In terms of the main energy transition challenges; facing energy players and oil and gas companies, and one of the most pressing is mounting pressure from regulators, investors, and others to decarbonise their operations. Crucially, they have made substantial commitments in this direction, meaning they are obligated to develop their strategies further and meet key stakeholder expectations. As such, their strategies should aim to fulfill three objectives. Firstly, there is meeting the increasing intensity of regulatory requirements in the country where they operate. Secondly, they need to retain their social license to operate in front of the general public and investor community. Thirdly, identifying business opportunities that have emerged or could emerge on the path towards net zero should also be a priority.
To meet these objectives, energy companies - and particularly NOCs – need to focus on several actions to achieve these objectives. Firstly to reduce emissions. NOCs can significantly reduce their greenhouse gas footprints by taking a variety of steps along the value chain, such as improving energy efficiency, ending natural-gas flaring, reducing methane leaks, switching to renewable sources for power, opting for biofuels for heat generation, using low-carbon hydrogen in their refining businesses, and applying CCSU to decrease their emissions.
Secondly, they need to prioritise low-cost production. NOCs with a broad mix of oil and gas resources should focus on developing lower-cost, lower-emission hydrocarbons to deliver the biggest revenues at minimum expense. Thirdly, developing and deploying green energy technology is also paramount. This needs to be supported through investing in R&D and establishing strong relationships with emerging technology providers. Finally, as mentioned before, there is an overarching need to improve transparency and increase visibility among the public through disclosing emissions data.
Cristiano, what role will hydrogen play going forward?
Low-carbon hydrogen—for instance, green hydrogen or blue hydrogen—has a key role in decarbonising the economy. Low-carbon hydrogen can be used to reduce emissions in existing uses for hydrogen, such as refining and petrochemicals. However, there are also many other applications where low-carbon hydrogen can play a key role to decarbonize. The main uses are steel and other industries, transport as a compliment to battery electric vehicles, as well as building heating and power. Many of these uses are quite expensive today and would need to see cost reduction and/or emission regulation to drive further uptake.
Finally, Andreas, will CCUS become an important pillar for energy companies going forward?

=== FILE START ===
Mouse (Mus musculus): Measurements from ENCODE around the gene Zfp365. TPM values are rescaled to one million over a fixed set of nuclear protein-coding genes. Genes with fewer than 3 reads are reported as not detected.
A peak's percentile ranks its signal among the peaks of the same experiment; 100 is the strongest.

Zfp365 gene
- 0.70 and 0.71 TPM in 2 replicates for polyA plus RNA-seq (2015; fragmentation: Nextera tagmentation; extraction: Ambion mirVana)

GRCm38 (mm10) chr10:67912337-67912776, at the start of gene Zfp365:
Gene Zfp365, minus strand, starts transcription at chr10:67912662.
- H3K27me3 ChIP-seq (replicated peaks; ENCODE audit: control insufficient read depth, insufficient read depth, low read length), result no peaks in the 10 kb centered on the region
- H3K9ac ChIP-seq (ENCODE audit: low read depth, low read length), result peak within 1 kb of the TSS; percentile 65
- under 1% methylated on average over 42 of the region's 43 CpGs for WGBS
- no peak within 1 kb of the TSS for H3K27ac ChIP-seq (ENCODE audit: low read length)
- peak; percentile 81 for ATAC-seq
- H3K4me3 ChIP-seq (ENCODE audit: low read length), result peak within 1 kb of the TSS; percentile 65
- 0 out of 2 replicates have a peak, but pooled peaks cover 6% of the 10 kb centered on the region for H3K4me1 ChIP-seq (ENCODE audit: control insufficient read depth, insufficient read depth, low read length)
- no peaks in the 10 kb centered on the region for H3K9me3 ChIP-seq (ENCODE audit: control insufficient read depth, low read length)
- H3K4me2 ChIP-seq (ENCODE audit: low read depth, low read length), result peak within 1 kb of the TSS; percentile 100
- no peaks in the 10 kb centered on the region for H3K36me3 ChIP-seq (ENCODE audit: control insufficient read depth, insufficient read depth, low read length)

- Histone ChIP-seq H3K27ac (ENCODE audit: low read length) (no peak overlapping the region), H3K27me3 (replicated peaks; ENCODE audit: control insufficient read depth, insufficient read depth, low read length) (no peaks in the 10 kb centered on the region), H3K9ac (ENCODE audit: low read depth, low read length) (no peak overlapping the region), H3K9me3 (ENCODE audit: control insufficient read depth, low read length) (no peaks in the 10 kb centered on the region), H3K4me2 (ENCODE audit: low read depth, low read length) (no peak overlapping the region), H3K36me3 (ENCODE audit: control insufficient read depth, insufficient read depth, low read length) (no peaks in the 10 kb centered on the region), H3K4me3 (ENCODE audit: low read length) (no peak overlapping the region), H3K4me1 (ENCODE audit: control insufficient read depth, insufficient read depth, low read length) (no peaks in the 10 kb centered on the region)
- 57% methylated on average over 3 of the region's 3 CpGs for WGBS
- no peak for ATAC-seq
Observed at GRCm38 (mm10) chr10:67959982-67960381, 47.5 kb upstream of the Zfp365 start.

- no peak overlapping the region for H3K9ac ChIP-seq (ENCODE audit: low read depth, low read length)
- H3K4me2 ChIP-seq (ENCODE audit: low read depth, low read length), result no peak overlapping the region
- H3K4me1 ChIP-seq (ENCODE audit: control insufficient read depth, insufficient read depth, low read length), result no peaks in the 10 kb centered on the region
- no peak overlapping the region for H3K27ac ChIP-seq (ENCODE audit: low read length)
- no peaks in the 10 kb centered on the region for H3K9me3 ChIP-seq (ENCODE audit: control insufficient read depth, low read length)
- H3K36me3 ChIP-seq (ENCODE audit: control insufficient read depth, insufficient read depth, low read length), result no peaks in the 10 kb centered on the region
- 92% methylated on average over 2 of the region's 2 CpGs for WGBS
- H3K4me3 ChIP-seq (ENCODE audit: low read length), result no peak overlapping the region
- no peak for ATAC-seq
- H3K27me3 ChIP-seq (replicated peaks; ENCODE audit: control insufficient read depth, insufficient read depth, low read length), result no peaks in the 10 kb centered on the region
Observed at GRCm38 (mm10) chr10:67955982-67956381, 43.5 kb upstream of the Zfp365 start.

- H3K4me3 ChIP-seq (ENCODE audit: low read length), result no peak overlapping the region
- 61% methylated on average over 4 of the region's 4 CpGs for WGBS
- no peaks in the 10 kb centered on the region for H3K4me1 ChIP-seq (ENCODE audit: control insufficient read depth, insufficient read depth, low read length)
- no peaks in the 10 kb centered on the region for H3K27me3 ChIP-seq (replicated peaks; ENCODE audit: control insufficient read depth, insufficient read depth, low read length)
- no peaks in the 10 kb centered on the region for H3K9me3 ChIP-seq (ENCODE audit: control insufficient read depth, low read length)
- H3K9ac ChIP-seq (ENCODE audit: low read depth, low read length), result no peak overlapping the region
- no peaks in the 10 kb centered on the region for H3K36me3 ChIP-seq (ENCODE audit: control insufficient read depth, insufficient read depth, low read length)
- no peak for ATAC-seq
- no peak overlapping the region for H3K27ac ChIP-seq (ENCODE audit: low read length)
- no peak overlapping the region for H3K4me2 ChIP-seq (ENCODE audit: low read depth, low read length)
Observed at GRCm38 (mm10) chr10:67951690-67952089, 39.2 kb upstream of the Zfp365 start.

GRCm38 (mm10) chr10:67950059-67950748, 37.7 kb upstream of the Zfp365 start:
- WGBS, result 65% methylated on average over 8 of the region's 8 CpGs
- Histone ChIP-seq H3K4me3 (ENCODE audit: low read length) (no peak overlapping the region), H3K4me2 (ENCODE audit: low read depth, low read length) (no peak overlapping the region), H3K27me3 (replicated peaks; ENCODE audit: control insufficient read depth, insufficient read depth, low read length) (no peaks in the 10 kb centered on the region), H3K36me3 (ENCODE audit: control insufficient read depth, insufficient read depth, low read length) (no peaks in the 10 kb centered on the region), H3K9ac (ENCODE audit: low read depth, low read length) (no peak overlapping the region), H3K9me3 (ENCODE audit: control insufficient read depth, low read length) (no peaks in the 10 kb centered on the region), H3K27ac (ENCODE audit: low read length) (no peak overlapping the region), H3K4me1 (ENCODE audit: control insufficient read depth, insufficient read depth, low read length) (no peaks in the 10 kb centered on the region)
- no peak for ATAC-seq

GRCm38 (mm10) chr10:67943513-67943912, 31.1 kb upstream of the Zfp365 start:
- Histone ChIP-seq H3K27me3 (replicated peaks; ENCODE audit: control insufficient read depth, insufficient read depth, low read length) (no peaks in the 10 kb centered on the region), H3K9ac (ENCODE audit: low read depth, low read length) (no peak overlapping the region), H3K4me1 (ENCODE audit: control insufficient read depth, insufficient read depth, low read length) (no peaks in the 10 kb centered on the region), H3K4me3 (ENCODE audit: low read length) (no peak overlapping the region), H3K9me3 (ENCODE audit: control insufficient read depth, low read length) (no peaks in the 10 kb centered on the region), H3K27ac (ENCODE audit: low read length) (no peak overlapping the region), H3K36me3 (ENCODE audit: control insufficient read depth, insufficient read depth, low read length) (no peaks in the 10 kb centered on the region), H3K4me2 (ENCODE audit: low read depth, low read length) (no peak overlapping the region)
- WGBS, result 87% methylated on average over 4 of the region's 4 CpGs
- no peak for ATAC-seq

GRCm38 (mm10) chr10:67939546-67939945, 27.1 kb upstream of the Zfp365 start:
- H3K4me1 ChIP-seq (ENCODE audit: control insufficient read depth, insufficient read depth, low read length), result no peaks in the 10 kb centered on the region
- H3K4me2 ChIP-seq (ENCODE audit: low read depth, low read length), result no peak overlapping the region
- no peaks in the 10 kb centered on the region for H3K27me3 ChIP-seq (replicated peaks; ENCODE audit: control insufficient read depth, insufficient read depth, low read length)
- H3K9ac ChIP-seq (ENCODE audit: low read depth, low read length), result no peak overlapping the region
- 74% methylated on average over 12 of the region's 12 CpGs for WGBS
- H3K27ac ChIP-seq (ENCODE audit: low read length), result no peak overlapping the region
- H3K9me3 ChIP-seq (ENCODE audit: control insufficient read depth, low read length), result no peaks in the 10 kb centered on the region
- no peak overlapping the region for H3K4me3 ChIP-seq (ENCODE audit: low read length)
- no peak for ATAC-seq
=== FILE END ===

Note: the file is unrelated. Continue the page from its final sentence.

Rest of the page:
Yes, and this question is particularly relevant because CCUS is one of the few technologies that can decarbonise large, stationary CO2 emitters. Looking ahead, it will be important to reduce the current costs of CCUS. Here, the development of large-scale geographical hubs, in which multiple emitters are connected to a shared CO2 transportation and storage network, will contribute substantially. They have the potential to open up CCUS to a wide range of emitters, by offering substantial cost advantage through geological storage proximity, existing pipeline infrastructure, and scalability capabilities.
It is also important to note that our analysis of CO2-emitting industries and worldwide storage capacity indicates that small, localised networks comprising a handful of emitters could provide a key route to the commercialization of CCUS and the eventual development of large-scale hubs. By cutting average carbon abatement costs in promising clusters to less than US $100 per metric ton in some instances, this could result in reductions as much as 80 percent over standalone CCUS projects.
Our research suggests accelerating large-scale CCUS hubs development and introducing low-cost networks outside of potential hub regions. Across the geographies assessed, we estimate that there are nearly 200 clusters that can be developed into low-cost networks, with average carbon abatement costs below US $ 100 per metric ton based on the current costs of carbon capture.
With this in mind, there are a still number of required actions to support CCUS development. Governments and policymakers will need to consider how to promote the development of local networks that integrate different emitters, while industries that emit CO2 will first need to evaluate the feasibility of CCUS before determining whether any of their plants could be combined with those of other emitters to form a network. The investor community is also implicated in the actions needed to support CCUS development. Investors will be compelled to comprehensively assess the competitiveness of industrial companies and their specific assets in a lower-carbon future, and such assessments will need to be carried out to identify the possible danger of stranded assets.